Background: In the last decade, the growth of the pig-farming industry has led to an increase in antibiotic use, including several used in human medicine, e.g. (fluoro)quinolones. Data from several studies suggest that there is a link between the agricultural use of antibiotics and the prevalence of antibiotic-resistant bacteria in the pig farm environment, including (fluoro)quinolone resistance. This poses a threat to human and animal health. Our goal was to phenotypically and genotypically characterize 174 E. coli showing non-susceptibility to quinolones isolated from environmental samples from pig farms. Antimicrobial susceptibility testing (AST) was performed using the disk diffusion method. PCR and sequence analysis were performed to identify chromosomal mutations in the quinolone resistance-determining regions (QRDR) of gyrA and the isolates were screened for the presence of the plasmid-mediated quinolone resistance (PMQR) genes aac-(6')-Ib-cr, qepA, qnrA, qnrB, qnrC, qnrD and qnrS. Strain relatedness was assessed by phylogenetic classification and multilocus sequence typing (MLST).
Results: Of 174 isolates, 81% (n = 141) were resistant to nalidixic acid, and 19% (n = 33) were intermediately resistant. Overall, 68.4% (n = 119) were multidrug resistant. This study revealed a prevalence of 79.9% (n = 139) for gyrA QRDR mutations, and detected 21.8% (n = 38) isolates with at least one PMQR gene. The two most frequently detected PMQR genes were qnrB and qnrS (13.8% (n = 24) and 9.8% (n = 17, respectively). E. coli belonging to phylogenetic group A (48.3%/n = 84) and group B1 (33.3% /n = 58) were the most frequent. E. coli ST10 (n = 20) and ST297 (n = 20) were the most common STs.
Conclusions: E. coli with non-susceptibility to quinolones are widespread among the environment of Swiss pig farms and are often associated with an MDR phenotype. In several cases these isolates possess at least one PMQR gene, which could spread by horizontal gene transfer. E. coli from pig farms have diverse STs, some of which are associated with human and animal disease.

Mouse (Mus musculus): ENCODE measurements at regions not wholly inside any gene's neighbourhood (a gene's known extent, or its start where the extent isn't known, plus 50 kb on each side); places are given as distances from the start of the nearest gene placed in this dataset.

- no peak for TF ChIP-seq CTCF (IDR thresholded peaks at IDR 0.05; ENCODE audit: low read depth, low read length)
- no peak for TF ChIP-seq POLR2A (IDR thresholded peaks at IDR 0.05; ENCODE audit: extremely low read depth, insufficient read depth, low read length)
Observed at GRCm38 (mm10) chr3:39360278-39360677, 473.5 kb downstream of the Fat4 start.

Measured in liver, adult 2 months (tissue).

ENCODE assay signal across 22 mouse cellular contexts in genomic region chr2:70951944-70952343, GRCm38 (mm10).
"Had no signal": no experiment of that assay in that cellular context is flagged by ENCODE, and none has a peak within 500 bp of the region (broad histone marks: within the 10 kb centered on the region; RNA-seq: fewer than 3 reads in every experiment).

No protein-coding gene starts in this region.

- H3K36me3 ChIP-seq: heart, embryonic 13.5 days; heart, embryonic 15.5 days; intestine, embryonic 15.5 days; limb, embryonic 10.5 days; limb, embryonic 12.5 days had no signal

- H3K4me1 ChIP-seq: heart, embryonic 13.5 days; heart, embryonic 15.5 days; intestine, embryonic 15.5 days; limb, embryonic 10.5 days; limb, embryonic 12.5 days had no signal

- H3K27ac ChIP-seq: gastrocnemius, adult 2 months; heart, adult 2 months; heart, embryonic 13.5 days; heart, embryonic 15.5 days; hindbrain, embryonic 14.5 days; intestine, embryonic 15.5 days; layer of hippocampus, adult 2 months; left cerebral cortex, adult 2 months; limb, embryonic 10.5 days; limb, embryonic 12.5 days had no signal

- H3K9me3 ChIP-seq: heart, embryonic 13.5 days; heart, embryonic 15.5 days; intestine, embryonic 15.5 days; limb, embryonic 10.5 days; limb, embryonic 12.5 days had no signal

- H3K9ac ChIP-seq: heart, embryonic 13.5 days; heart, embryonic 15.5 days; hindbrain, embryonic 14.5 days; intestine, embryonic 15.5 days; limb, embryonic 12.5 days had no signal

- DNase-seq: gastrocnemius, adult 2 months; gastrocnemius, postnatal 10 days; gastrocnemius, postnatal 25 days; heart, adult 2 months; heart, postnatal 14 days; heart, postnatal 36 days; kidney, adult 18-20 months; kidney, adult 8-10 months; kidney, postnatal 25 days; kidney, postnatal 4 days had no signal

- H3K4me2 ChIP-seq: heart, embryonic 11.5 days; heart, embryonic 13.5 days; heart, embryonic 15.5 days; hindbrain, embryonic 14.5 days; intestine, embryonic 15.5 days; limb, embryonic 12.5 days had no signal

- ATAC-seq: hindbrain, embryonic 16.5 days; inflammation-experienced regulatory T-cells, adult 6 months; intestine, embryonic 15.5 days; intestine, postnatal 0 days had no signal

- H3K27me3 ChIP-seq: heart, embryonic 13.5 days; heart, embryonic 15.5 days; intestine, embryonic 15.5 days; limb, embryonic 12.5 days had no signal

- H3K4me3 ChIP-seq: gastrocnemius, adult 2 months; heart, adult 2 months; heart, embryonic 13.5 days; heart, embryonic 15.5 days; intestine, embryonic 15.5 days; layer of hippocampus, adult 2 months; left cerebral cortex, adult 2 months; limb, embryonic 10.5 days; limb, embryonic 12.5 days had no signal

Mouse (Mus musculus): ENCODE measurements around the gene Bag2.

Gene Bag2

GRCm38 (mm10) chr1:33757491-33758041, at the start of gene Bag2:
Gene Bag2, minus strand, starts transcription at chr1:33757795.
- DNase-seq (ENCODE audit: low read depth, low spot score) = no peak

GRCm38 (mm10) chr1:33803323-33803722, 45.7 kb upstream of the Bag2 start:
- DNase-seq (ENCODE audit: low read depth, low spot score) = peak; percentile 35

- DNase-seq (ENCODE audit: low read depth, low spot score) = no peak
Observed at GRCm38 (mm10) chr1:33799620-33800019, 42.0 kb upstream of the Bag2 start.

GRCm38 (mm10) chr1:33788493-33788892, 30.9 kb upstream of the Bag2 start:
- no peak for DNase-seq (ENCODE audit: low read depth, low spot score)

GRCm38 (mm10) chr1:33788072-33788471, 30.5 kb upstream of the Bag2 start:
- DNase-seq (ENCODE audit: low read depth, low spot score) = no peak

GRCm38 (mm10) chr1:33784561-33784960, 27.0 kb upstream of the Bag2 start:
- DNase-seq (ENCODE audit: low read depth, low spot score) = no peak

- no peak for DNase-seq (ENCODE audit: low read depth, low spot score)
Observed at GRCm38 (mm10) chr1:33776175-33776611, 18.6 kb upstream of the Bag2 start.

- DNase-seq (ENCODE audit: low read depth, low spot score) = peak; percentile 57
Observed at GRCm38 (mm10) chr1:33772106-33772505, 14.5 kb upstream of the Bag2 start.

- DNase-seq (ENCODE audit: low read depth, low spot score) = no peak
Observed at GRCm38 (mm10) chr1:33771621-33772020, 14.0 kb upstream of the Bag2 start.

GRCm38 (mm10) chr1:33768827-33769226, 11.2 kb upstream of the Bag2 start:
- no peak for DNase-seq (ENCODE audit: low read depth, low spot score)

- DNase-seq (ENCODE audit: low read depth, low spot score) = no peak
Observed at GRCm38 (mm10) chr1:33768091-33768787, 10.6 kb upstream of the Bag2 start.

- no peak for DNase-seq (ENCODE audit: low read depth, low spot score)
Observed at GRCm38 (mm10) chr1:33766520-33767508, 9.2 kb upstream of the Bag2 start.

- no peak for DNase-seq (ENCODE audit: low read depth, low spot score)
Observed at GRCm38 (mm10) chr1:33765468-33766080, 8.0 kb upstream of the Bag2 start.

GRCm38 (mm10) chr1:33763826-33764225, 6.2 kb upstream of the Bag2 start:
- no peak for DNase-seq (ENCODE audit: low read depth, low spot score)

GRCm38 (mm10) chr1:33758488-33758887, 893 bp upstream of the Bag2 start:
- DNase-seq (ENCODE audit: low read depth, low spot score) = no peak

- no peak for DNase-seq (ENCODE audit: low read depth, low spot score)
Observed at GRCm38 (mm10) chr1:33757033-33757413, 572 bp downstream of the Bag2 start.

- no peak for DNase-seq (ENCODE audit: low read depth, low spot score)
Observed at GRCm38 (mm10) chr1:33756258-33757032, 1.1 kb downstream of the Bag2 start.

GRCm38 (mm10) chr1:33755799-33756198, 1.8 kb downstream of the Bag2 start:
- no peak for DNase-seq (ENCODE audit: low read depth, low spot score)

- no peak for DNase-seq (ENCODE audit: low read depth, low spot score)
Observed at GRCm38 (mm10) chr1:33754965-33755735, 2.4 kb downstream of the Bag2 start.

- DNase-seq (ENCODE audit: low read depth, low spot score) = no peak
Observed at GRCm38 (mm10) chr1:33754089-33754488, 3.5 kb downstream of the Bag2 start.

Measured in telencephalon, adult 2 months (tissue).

Statistics

Citations

Dimensions.ai Metrics
5 citations in Web of Science®
4 citations in Scopus®
Google Scholar™

Altmetrics

Downloads

23 downloads since deposited on 05 Jun 2019
10 downloads since 12 months
Detailed statistics

Additional indexing

Item Type:Journal Article, refereed, original work
Communities & Collections:05 Vetsuisse Faculty > Institute of Food Safety and Hygiene
05 Vetsuisse Faculty > Veterinary Clinic > Department of Farm Animals
Dewey Decimal Classification:570 Life sciences; biology
630 Agriculture
Scopus Subject Areas:Health Sciences > Small Animals
Health Sciences > Food Animals
Life Sciences > Animal Science and Zoology
Health Sciences > Veterinary (miscellaneous)
Uncontrolled Keywords:Antimicrobial resistance; Escherichia coli; Fluoroquinolones; Genotypes; Pigs
Language:English
Date:1 December 2019
Deposited On:05 Jun 2019 15:16
Last Modified:26 Aug 2020 07:13
Publisher:BioMed Central
ISSN:2055-5660
OA Status:Gold
Free access at:PubMed ID. An embargo period may apply.
Publisher DOI:https://doi.org/10.1186/s40813-019-0116-y
PubMed ID:30867937

Download

Gold Open Access

Download PDF  'Phenotypic and genotypic characteristics of Escherichia coli with non-susceptibility to quinolones isolated from environmental samples on pig farms'.
Preview
Content: Published Version
Language: English
Filetype: PDF
Size: 680kB
View at publisher
Licence: Creative Commons: Attribution 4.0 International (CC BY 4.0)